It is not uncommon for police to find drugs in vehicles or homes where multiple people may have equal access to them. In cases in which the prosecution cannot show that the defendant had actual possession of the drugs, the prosecution must show that the defendant had constructive possession of the drugs to support a possession charge. Simply showing that the defendant was near the drugs is not sufficient to prove a possession case.
The Fifth District recently considered whether the prosecution’s evidence was strong enough to support a possession charge in the case of Session v. State. In this case, police officers observed the defendant and another person in a vehicle that neither of them owned. The court stated that the defendant “was rolling a joint” in the driver’s seat. The other person was in the passenger seat. The officer saw a baggie of morphine and several baggies of crack on the center console between them. The bags were in reach of both people, and there was no physical evidence showing that either of them had touched the bags. Neither of them confessed or made inculpatory statements. The defendant moved for judgment of acquittal on the possession of a controlled substance charge, but the trial court denied the motion. The defendant appealed the denial of his motion, but he did not appeal his conviction for possession of cannabis.
The appeals court noted that Florida case law has established two elements that must be proven to show constructive possession when the drugs are within reach of multiple possible possessors. The prosecution must prove that the defendant knew the drugs were present and that he “had the ability to exercise dominion or control over it.” On appeal, the defendant did not argue that the state failed to prove he had knowledge of the presence of the drugs. In this case, it was the dominion or control element that was at issue.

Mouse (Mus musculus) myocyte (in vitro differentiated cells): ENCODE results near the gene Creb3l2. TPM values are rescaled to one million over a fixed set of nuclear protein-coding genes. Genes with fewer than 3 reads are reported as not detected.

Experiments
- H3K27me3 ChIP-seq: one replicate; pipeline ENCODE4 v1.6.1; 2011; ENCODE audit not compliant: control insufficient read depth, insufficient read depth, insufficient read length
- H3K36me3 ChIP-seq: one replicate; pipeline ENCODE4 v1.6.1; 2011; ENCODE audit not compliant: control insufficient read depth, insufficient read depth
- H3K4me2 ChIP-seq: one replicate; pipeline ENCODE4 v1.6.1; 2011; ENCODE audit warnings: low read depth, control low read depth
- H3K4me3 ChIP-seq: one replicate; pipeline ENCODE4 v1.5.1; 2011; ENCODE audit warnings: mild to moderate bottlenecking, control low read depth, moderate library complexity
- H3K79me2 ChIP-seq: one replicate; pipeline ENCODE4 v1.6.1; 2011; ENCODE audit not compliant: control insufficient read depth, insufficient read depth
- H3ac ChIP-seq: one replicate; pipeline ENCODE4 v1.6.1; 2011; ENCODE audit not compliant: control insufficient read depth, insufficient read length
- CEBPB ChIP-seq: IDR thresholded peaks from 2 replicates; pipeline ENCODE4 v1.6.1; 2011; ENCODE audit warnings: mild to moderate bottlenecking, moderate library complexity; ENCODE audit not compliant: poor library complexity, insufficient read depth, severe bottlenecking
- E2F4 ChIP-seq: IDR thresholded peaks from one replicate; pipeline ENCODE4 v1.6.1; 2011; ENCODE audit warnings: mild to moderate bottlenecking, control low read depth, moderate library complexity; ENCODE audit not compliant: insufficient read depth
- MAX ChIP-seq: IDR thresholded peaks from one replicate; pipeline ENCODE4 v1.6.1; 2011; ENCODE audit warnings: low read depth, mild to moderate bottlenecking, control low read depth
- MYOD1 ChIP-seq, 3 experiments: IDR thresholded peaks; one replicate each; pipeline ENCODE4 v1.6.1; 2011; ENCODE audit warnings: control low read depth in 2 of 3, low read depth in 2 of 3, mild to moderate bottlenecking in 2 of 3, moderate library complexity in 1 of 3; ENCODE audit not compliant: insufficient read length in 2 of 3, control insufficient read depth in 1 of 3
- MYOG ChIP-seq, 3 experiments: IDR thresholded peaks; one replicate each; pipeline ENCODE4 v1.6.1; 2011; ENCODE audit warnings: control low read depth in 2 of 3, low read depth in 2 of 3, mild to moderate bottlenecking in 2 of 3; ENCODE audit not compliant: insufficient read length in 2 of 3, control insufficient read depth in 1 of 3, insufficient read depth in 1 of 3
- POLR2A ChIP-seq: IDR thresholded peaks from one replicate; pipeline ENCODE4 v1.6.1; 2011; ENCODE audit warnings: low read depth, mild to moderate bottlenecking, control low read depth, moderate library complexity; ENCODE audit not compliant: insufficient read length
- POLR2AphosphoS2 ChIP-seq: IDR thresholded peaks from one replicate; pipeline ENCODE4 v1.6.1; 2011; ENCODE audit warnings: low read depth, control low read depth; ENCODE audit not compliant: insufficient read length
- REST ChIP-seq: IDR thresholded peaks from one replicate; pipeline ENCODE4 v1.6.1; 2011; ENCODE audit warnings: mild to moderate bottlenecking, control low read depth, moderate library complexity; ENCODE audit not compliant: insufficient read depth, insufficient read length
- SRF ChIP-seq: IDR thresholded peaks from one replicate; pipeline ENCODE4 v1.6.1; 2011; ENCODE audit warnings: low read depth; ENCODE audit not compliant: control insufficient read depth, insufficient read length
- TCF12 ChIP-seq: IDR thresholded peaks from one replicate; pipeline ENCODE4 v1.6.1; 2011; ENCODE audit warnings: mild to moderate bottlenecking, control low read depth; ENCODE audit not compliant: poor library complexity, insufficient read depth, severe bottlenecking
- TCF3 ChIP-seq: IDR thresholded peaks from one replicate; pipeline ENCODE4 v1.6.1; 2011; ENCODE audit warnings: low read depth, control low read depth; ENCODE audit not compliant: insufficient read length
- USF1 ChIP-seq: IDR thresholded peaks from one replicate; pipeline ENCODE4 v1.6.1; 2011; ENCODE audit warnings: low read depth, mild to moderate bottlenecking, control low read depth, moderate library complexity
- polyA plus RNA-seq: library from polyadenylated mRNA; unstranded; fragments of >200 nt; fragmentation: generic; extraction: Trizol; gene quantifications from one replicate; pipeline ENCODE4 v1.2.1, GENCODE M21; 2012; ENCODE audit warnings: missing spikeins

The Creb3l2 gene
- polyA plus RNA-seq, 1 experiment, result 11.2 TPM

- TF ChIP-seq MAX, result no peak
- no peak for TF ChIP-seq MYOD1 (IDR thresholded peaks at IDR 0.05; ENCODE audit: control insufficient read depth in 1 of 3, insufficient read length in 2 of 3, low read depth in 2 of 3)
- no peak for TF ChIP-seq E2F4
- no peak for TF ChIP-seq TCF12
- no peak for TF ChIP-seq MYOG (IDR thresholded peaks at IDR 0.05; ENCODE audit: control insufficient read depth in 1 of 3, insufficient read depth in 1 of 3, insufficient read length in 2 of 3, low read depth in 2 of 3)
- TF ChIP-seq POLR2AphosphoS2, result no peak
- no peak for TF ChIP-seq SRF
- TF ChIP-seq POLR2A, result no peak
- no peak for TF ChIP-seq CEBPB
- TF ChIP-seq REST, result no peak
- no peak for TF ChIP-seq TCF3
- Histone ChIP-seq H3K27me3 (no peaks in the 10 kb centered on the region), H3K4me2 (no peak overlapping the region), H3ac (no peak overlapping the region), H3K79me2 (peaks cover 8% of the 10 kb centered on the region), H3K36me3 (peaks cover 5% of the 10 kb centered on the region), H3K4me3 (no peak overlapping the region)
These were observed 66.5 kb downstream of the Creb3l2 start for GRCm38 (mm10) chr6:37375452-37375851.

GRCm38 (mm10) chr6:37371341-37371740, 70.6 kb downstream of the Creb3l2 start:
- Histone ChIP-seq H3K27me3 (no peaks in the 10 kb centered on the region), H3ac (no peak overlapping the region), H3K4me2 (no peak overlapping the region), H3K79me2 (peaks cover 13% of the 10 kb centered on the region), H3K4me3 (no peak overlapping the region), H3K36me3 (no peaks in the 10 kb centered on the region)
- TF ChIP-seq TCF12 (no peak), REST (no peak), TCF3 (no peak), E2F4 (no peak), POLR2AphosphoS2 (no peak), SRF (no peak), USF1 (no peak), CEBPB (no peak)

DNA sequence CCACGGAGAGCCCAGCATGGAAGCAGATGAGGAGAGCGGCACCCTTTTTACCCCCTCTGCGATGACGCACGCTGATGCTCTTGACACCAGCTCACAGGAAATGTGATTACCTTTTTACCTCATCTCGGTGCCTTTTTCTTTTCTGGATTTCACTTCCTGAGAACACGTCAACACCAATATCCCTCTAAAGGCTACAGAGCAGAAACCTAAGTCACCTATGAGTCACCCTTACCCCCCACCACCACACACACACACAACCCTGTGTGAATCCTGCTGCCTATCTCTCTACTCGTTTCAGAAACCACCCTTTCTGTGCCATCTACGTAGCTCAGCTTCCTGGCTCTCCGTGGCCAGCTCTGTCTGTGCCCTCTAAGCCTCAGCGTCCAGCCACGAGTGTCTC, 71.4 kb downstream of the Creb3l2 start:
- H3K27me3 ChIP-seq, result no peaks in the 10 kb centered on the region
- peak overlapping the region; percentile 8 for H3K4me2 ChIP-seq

The court clarified that “mere proximity” to the drugs is not sufficient to show that the defendant had the ability to exercise dominion or control. In this case, the state had only shown that the drugs were present in the vehicle in a location equally close to each occupant. The appeals court found this was not enough to meet the dominion or control element. The state had therefore failed to prove constructive possession of the drugs. The appeals court found the trial court erred in denying the motion for judgment of acquittal and reversed and remanded.
This case shows that the prosecution must prove a case of possession and cannot rely solely on the defendant’s proximity to the drugs when others are equally near. If you are facing charges of drug possession, the South Florida drug possession attorneys at Anidjar & Levine have the skill and experience to defend your rights. Call us at (800) 747-3733, or submit an online “Contact Us” form.
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